The Orange Alabaster Mushroom

The Orange Alabaster Mushroom

Space and Time: A Compendium of The Orange Alabaster Mushroom

Hidden Agenda/Parasol

Greg Watson has played in some Canadian bands you’ve probably never heard of, The Fiends and The 14th Wray among them. Back in 1991, he decided he didn’t need anyone else to make the music in his head, and recorded several Nuggets-style garage/psych songs all by himself (except on one, but let’s not quibble) under the name The Orange Alabaster Mushroom. These songs eventually found their way into the hearts of some European dudes who run really obscure labels. They asked for more, so he recorded more in 1998 and 1999. This collection of the OAM’s collected works came out last year on vinyl, and now it’s on CD with bonus tracks.

And it’s really fun. Unlike some other let’s-see-how-well-we-can-mimic-the-sound-and-lyrical-sensibility of mid-to-late-’60s-psychedelia projects like The Dukes of Stratosphear (XTC in disguise) and all those Elephant 6 people, the OAM shoots for one style and hits it solidly. This really does sound like the greatest hits album of a real grungy Northern California band, complete with fuzzy-ugly guitars and harpsichord solos and high nasal tenor voices singing ridiculous lyrics with great style and love. On this record, a song called “Ethel Tripped a Mean Gloss” really is about Ethel tripping a mean gloss. And everyone really needs a CD with a song titled “Sydney’s Electric Headcheese Sundial,” don’t they?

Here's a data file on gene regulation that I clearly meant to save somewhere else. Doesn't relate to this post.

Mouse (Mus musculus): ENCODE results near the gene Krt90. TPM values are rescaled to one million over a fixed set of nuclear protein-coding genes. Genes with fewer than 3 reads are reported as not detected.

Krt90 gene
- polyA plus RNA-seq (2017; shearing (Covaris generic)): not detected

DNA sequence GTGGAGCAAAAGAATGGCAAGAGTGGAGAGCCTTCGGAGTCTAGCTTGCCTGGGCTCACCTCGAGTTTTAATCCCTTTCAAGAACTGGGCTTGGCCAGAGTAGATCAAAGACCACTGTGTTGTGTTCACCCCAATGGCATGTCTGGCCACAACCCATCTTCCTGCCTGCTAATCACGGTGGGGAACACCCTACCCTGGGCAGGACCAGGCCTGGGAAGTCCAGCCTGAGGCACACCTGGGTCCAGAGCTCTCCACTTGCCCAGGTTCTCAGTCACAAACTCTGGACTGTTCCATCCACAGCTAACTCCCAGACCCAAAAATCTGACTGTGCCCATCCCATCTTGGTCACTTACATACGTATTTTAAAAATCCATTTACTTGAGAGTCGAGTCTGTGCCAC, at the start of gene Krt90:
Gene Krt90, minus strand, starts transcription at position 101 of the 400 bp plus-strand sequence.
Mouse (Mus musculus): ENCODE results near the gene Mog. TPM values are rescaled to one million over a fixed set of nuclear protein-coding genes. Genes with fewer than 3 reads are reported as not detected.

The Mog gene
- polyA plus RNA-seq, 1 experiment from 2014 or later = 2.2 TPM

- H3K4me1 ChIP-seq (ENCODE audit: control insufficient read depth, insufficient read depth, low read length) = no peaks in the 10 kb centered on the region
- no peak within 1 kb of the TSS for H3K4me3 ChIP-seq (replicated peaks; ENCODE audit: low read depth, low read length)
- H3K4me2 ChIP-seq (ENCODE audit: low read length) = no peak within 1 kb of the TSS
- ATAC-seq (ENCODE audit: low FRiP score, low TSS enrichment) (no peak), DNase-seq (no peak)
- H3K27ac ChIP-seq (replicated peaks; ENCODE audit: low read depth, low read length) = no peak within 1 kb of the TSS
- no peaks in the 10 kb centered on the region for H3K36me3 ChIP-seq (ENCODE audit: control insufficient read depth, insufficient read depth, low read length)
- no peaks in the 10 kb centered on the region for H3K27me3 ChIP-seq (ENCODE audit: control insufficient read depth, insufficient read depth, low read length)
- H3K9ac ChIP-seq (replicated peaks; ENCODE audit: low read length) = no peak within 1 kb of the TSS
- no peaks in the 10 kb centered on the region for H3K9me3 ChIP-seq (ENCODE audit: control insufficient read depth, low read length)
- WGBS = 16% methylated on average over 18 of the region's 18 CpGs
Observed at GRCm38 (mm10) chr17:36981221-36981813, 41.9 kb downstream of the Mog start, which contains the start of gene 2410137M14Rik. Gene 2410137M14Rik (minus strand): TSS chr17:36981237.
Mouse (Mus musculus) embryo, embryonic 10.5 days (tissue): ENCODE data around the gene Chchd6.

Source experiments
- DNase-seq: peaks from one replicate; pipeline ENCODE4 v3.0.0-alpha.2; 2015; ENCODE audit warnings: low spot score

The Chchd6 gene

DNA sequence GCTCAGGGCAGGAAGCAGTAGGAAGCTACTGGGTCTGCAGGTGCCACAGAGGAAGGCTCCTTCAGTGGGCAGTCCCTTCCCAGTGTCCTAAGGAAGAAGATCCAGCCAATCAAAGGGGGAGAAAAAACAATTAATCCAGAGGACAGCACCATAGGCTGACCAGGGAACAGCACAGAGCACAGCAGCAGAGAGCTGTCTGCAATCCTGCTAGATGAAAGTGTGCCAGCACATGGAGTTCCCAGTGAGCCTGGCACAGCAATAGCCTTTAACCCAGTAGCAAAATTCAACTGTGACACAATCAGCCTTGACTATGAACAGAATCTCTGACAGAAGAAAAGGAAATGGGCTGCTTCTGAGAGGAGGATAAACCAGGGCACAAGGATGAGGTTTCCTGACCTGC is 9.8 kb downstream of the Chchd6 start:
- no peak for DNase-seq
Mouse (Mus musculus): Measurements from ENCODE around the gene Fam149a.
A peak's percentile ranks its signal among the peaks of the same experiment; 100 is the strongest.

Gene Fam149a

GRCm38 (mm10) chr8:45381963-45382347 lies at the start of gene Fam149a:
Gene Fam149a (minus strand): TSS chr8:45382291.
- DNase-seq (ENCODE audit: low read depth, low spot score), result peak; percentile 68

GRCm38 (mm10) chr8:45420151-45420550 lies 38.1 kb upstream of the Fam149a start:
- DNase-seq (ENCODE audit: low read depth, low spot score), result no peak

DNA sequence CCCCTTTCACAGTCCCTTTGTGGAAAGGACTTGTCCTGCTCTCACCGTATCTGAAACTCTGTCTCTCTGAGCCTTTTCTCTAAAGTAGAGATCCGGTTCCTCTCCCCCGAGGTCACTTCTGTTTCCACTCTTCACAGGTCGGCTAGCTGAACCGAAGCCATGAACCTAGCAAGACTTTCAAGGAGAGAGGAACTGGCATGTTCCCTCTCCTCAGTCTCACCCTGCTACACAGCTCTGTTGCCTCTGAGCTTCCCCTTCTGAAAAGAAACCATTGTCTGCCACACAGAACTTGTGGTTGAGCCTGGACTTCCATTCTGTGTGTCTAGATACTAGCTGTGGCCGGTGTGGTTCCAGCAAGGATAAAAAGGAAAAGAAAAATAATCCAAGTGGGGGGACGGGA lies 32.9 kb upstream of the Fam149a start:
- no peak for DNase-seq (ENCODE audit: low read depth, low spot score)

But it’s not all kitsch. Watson is pretty skilled at crafting hooks and making even the silliest song resonate. You’ll never forget the chorus to “Your Face is in My Mind” or “Gone,” and “Crazy Murray” is so unattractively perfect that you’ll use it to clear the room at parties. It’s not authentic, but your friends will swear it is if you don’t tell them. So don’t tell them.

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